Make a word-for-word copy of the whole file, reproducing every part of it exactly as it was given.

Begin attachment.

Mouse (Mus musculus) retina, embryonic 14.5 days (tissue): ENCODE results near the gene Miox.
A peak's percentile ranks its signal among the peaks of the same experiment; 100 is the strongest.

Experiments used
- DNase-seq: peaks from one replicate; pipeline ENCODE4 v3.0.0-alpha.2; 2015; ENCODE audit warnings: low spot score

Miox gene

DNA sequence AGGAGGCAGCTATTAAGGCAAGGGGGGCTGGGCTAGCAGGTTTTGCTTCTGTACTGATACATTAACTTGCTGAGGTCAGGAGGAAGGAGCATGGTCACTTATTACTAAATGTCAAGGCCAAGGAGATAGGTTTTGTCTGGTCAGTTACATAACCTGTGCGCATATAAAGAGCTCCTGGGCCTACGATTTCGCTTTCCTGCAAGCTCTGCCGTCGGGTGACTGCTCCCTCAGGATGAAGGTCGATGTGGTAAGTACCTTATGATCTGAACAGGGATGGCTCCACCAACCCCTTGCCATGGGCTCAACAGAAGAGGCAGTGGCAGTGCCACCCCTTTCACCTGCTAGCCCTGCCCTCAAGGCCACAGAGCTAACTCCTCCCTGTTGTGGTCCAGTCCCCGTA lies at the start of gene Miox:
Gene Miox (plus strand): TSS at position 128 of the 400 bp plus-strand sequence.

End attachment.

Mouse (Mus musculus) retina, embryonic 14.5 days (tissue): ENCODE results near the gene Miox.
A peak's percentile ranks its signal among the peaks of the same experiment; 100 is the strongest.

Experiments used
- DNase-seq: peaks from one replicate; pipeline ENCODE4 v3.0.0-alpha.2; 2015; ENCODE audit warnings: low spot score

Miox gene

DNA sequence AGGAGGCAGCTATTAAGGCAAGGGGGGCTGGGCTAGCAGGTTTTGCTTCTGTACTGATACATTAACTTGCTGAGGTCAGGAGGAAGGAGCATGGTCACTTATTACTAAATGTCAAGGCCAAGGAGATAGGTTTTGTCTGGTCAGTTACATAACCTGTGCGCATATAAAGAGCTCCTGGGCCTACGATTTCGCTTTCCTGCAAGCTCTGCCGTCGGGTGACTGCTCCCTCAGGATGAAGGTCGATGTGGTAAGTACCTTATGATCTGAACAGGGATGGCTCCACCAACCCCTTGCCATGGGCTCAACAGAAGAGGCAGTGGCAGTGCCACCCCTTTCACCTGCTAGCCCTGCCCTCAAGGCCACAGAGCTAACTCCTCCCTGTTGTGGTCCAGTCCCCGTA lies at the start of gene Miox:
Gene Miox (plus strand): TSS at position 128 of the 400 bp plus-strand sequence.